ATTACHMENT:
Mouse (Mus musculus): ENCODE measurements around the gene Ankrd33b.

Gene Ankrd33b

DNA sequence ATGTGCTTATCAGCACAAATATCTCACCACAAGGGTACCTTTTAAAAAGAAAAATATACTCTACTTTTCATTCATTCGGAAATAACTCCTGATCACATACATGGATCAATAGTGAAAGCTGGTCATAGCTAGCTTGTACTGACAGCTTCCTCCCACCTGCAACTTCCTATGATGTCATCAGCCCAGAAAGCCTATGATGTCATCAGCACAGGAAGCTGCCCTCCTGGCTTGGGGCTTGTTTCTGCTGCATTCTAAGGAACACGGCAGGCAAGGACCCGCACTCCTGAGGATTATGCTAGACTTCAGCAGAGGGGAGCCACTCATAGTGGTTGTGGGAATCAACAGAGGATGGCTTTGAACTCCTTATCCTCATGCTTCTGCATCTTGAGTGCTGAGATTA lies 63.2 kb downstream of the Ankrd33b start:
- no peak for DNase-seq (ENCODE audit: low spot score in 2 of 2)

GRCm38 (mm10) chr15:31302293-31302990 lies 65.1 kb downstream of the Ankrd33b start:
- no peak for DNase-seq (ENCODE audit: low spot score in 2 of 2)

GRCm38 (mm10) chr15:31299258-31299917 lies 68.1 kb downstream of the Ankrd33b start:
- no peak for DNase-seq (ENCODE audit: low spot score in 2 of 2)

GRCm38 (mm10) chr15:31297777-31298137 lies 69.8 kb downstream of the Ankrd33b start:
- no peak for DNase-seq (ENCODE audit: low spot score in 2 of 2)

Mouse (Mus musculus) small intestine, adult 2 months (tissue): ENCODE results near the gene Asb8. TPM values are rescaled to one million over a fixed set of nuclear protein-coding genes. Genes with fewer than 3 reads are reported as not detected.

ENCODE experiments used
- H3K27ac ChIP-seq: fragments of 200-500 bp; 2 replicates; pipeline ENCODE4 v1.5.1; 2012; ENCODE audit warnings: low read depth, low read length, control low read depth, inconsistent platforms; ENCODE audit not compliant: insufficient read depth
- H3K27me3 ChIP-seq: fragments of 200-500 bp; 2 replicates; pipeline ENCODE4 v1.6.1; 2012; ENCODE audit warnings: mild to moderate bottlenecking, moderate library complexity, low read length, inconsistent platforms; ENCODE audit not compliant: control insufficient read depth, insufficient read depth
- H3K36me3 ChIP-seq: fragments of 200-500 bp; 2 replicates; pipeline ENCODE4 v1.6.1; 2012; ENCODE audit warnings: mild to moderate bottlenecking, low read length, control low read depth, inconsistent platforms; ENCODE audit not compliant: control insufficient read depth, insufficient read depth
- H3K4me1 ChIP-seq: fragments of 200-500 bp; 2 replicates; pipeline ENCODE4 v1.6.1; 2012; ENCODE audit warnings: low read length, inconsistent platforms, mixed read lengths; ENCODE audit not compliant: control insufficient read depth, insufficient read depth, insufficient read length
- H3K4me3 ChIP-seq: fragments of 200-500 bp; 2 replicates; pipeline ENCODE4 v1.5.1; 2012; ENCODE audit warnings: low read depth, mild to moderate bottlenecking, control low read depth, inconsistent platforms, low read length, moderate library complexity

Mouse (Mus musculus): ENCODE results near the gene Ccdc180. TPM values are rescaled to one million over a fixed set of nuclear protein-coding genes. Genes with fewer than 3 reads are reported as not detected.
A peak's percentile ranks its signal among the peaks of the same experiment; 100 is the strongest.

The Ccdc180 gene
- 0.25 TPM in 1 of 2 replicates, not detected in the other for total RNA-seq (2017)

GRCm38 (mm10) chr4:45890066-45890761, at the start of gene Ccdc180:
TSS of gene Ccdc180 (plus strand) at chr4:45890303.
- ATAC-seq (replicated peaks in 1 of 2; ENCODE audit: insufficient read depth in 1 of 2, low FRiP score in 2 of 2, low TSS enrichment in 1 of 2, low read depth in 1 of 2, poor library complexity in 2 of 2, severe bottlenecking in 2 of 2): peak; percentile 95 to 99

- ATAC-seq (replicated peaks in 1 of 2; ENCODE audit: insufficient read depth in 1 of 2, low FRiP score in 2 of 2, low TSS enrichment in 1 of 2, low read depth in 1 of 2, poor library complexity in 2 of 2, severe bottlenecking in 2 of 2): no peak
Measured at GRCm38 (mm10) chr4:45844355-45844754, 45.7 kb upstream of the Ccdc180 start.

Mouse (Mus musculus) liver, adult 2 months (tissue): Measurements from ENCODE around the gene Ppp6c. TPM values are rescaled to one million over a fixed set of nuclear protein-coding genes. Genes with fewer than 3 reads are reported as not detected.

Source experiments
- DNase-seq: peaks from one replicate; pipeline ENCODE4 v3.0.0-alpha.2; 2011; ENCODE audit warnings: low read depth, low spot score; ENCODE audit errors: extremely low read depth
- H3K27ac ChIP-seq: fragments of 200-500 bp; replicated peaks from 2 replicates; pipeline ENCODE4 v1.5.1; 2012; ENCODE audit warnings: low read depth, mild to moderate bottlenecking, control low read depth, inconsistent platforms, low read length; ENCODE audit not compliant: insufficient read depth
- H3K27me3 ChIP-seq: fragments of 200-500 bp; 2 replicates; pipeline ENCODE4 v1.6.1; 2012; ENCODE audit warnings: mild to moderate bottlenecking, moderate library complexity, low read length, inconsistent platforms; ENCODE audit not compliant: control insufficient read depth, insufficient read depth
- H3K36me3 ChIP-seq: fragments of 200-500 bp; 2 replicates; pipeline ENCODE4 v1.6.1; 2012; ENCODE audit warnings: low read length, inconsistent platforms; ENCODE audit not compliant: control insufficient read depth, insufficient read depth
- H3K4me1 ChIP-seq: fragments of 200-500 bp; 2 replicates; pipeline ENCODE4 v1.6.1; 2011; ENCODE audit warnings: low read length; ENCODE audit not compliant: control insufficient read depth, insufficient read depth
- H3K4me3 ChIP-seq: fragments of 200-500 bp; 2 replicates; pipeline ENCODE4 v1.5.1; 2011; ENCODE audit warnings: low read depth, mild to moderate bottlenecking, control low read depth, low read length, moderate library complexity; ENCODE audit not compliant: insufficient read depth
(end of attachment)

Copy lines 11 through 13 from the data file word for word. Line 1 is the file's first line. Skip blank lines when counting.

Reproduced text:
Mouse (Mus musculus) small intestine, adult 2 months (tissue): ENCODE results near the gene Asb8. TPM values are rescaled to one million over a fixed set of nuclear protein-coding genes. Genes with fewer than 3 reads are reported as not detected.

ENCODE experiments used
- H3K27ac ChIP-seq: fragments of 200-500 bp; 2 replicates; pipeline ENCODE4 v1.5.1; 2012; ENCODE audit warnings: low read depth, low read length, control low read depth, inconsistent platforms; ENCODE audit not compliant: insufficient read depth